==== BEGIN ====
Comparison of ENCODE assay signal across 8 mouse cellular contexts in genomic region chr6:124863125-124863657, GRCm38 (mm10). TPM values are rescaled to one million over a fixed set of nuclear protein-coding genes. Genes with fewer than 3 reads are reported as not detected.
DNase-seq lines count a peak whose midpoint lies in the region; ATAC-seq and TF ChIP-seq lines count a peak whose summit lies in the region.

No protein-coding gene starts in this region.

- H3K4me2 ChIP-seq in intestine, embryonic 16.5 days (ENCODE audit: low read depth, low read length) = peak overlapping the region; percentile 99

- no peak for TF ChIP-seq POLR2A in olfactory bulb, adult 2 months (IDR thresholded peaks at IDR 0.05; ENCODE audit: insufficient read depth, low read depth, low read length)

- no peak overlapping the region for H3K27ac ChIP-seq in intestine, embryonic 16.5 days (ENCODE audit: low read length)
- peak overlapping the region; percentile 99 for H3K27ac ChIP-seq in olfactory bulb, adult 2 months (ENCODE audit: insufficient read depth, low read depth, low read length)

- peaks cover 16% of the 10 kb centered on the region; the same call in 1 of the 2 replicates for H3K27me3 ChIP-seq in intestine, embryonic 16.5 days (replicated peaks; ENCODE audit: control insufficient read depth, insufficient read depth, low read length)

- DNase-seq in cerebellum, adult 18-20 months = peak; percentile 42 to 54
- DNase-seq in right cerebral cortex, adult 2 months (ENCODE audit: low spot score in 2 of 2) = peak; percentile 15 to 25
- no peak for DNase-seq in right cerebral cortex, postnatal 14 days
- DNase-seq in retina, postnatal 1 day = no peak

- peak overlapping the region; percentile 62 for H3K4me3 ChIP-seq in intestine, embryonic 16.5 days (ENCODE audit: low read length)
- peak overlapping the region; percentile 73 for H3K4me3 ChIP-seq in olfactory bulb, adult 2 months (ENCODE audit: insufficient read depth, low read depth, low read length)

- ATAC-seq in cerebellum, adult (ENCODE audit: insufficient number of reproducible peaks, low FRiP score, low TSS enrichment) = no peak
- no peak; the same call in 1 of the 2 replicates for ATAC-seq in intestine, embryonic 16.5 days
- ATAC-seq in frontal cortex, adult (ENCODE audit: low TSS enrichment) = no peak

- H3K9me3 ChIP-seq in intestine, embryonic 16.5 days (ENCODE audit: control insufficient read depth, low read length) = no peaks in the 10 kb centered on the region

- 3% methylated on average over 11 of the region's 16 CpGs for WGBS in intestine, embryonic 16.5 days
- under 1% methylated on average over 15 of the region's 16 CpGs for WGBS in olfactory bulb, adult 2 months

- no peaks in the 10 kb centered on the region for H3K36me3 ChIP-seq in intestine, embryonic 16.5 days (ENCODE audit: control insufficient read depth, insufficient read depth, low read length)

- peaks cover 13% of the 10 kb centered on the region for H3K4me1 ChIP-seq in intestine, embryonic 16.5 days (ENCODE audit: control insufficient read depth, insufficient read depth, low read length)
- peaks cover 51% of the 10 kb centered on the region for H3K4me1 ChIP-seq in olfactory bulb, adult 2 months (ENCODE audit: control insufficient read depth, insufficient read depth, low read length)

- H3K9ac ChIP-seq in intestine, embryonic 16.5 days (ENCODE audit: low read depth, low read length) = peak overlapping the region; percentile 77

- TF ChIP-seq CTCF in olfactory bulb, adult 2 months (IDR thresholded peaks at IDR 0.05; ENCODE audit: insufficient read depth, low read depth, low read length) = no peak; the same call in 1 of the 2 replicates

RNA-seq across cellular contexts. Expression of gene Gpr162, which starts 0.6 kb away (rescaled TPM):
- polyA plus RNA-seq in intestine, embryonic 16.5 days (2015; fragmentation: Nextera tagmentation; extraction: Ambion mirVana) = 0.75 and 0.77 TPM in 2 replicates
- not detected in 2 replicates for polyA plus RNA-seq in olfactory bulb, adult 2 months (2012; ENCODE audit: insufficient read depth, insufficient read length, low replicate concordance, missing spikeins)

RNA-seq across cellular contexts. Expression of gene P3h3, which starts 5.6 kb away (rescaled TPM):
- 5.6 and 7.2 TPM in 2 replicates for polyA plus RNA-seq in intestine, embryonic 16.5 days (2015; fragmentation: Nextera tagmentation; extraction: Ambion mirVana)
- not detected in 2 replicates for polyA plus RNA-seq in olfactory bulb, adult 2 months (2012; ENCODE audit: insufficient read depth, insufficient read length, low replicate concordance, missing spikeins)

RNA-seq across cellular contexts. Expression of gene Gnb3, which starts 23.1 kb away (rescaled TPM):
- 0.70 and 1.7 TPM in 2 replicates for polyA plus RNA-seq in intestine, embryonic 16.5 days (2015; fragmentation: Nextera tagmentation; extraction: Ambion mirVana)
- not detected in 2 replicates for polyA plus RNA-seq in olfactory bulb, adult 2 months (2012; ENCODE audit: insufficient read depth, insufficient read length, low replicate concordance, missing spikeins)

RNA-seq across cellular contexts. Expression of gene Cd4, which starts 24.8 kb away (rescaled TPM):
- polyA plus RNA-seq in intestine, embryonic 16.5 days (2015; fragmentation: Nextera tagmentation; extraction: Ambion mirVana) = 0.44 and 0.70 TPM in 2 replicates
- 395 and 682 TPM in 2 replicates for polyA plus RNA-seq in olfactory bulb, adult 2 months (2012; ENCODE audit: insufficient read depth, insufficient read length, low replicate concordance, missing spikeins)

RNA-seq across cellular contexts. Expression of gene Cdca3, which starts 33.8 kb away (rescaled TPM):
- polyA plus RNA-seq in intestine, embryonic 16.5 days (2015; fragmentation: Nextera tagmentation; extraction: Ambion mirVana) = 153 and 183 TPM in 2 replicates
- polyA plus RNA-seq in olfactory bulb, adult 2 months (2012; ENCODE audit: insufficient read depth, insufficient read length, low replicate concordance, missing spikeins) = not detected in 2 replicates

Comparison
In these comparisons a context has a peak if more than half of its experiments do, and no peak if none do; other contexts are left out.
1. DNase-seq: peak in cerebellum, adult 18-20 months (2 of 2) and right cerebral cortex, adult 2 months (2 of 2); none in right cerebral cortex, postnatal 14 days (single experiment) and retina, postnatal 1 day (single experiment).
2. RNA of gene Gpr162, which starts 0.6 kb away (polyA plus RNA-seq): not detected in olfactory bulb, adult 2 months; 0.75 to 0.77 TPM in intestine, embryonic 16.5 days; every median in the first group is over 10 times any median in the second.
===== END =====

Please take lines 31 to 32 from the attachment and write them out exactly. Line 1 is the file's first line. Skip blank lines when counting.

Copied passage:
- not detected in 2 replicates for polyA plus RNA-seq in olfactory bulb, adult 2 months (2012; ENCODE audit: insufficient read depth, insufficient read length, low replicate concordance, missing spikeins)

RNA-seq across cellular contexts. Expression of gene Gnb3, which starts 23.1 kb away (rescaled TPM):